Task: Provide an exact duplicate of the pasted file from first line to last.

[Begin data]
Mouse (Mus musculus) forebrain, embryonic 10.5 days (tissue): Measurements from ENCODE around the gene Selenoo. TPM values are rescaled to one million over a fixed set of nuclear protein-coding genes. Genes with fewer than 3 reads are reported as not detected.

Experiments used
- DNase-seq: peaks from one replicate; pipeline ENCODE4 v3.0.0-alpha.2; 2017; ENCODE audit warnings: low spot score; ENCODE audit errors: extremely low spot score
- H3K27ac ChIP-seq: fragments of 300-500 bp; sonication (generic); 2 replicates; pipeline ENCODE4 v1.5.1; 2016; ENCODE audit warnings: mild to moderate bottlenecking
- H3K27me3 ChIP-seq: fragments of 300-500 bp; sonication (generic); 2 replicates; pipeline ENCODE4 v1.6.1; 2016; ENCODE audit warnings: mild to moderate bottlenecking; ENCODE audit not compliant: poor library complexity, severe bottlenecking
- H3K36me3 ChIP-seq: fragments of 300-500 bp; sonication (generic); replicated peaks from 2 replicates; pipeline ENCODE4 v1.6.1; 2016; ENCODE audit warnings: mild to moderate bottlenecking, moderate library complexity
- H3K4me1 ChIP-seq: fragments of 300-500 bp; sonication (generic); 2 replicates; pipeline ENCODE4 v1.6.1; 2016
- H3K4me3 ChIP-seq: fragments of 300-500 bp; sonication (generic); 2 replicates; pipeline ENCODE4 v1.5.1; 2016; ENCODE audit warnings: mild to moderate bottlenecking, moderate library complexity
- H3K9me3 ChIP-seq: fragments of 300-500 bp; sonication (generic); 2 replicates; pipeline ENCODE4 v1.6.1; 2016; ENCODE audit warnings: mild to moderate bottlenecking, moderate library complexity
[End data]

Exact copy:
Mouse (Mus musculus) forebrain, embryonic 10.5 days (tissue): Measurements from ENCODE around the gene Selenoo. TPM values are rescaled to one million over a fixed set of nuclear protein-coding genes. Genes with fewer than 3 reads are reported as not detected.

Experiments used
- DNase-seq: peaks from one replicate; pipeline ENCODE4 v3.0.0-alpha.2; 2017; ENCODE audit warnings: low spot score; ENCODE audit errors: extremely low spot score
- H3K27ac ChIP-seq: fragments of 300-500 bp; sonication (generic); 2 replicates; pipeline ENCODE4 v1.5.1; 2016; ENCODE audit warnings: mild to moderate bottlenecking
- H3K27me3 ChIP-seq: fragments of 300-500 bp; sonication (generic); 2 replicates; pipeline ENCODE4 v1.6.1; 2016; ENCODE audit warnings: mild to moderate bottlenecking; ENCODE audit not compliant: poor library complexity, severe bottlenecking
- H3K36me3 ChIP-seq: fragments of 300-500 bp; sonication (generic); replicated peaks from 2 replicates; pipeline ENCODE4 v1.6.1; 2016; ENCODE audit warnings: mild to moderate bottlenecking, moderate library complexity
- H3K4me1 ChIP-seq: fragments of 300-500 bp; sonication (generic); 2 replicates; pipeline ENCODE4 v1.6.1; 2016
- H3K4me3 ChIP-seq: fragments of 300-500 bp; sonication (generic); 2 replicates; pipeline ENCODE4 v1.5.1; 2016; ENCODE audit warnings: mild to moderate bottlenecking, moderate library complexity
- H3K9me3 ChIP-seq: fragments of 300-500 bp; sonication (generic); 2 replicates; pipeline ENCODE4 v1.6.1; 2016; ENCODE audit warnings: mild to moderate bottlenecking, moderate library complexity